Old Indian sustainable practices that are still in use

Old Indian sustainable practices that are still in use


In recent years, people all around the world have become conscious of the environment. This has led to vast developments in the creation of a sustainable lifestyle. However, on the other hand, Indians have always had some form of a sustainable aspect in their lifestyles. We have grown up following certain practices and using certain things in our everyday lives without realising our habits’ positive impact on the environment. Given that current times call for the spreading of awareness, we are here to share traditional Indian sustainable practices with you:

Sal leaves plates

Popularly known as pathal, these plates are made of dried sal leaves. They are made by stitching together 6-8 leaves using a small wooden stick. Traditionally, the plates were used only in rural India and are believed to have antibacterial properties. In recent times, these plates have made their way into the celebration of many events, be it weddings or festivals. They are simple, fulfill their purpose and can be thrown away without the worry of potential environmental damage/ harm.

Banana leaves

In South India, banana leaf plates are a staple in almost every household. People prefer eating their meals on these leaves, over plates. This cultural aspect is so popular that there are even restaurants that serve their meals on banana leaf plates to maintain authenticity. It is said that banana leaves add a certain aroma and flavour to the food in  a special way. These leaves were historically used as a substitute for paper and had many tales scripted on them. They are easy to procure and cost effective, too. During the onset of the pandemic, in April 2021, the chairman of Mahindra Group decided to add banana leave plates to all canteens, thereby boosting their demand drastically. In other Asian countries, these leaves are used as serving trays.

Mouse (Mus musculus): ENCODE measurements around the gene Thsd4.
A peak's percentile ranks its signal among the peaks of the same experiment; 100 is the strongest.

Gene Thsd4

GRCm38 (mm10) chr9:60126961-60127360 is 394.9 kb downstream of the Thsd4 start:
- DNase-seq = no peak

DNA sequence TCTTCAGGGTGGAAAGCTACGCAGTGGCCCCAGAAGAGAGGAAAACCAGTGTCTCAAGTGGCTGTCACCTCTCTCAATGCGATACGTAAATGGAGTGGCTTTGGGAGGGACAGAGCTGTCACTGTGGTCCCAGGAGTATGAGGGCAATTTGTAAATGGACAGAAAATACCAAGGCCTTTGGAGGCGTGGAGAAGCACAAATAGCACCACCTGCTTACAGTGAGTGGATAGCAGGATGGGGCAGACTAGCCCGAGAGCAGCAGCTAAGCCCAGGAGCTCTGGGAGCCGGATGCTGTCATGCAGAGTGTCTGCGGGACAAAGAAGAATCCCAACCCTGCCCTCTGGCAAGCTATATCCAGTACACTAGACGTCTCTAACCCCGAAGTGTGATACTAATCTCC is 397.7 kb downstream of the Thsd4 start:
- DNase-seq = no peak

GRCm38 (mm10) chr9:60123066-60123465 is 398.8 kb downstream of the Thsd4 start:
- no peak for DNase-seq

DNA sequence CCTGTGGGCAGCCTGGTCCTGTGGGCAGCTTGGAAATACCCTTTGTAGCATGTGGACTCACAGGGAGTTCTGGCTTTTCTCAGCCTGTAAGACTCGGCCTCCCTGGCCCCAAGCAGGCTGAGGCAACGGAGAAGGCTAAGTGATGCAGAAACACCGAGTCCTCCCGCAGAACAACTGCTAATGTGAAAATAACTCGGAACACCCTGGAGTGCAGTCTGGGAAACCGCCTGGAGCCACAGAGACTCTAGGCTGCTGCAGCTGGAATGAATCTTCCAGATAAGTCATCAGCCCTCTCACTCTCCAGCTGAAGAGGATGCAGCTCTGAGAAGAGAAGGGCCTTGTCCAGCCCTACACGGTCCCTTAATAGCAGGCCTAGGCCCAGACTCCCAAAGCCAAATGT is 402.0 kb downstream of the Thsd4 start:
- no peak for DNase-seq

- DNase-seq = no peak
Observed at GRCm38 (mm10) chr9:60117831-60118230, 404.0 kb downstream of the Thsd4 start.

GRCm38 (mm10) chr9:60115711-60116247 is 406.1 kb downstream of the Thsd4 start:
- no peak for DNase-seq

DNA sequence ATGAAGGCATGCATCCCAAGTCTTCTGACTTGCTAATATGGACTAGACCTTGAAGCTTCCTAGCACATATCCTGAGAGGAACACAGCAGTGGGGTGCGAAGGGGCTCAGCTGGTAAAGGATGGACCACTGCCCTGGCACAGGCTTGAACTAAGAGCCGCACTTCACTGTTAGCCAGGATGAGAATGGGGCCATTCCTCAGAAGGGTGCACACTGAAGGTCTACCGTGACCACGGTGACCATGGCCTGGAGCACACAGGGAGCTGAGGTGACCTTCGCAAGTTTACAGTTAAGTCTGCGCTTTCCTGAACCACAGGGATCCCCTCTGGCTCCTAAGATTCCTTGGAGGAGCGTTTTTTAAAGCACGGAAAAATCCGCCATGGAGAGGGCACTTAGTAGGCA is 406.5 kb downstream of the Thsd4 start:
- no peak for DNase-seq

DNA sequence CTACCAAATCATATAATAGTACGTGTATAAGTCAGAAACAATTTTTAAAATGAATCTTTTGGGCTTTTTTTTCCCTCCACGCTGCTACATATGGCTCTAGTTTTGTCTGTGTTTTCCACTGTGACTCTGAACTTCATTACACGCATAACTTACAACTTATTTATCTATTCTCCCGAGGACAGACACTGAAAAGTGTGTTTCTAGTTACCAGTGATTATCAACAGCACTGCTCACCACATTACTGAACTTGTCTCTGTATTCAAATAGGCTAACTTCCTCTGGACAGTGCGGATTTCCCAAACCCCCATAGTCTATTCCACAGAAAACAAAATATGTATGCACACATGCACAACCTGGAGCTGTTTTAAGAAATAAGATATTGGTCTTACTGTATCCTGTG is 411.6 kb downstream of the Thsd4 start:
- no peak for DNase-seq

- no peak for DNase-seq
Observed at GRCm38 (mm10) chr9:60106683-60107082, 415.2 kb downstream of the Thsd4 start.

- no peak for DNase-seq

A kulhad is a cup made of mud or clay and has been a part of Indian food culture for the last 5,000 years. Yes, you read that right! 5,000 years. Drinking a cup of hot tea or eating some cold kulfi out of a kulhad is an experience like no other. These cups are one of the most environmentally friendly and sustainable kitchen products available. Although they can be found effortlessly, they are often ignored and preference is given to plastic cups. These simple cups are shaped on a potter’s wheel and can be crushed after use. Once crushed, they can be dissolved and the leftover clay can be used to create something else. Recently, restaurants have been using and advertising these cups. And, in other cool news, the Indian Railways have started serving various items in these cups in order to cut down on plastic consumption. 


A slightly weird item, nonetheless very sustainable, is a thonga. A thonga is a cone made of newspaper or brown paper. It was initially used to serve jhal muri (a mixture of spiced puffed rice, peanuts and lime) in North India. Over time, a thonga is used to package other items as well. In many parts of India, thongas are used even today and one can most often spot them in the hands of a tourist. 


A thela is essentially a jute bag made by weaving jute ropes together. They are available in all sizes and shapes. Because these bags are stury, strong and protective, they are used by large enterprises to transport and store goods. On the other hand, the smaller sizes are used by households to carry groceries or other goods. Over time, the thela has evolved and now people carry coloured jute bags to be fashionably sustainable. 

So, now you know about various old sustainable practices that have carried on so far. Head over to our Instagram page to let us know which of these old practices they follow in your house! 

Back to blog

Leave a comment

Please note, comments need to be approved before they are published.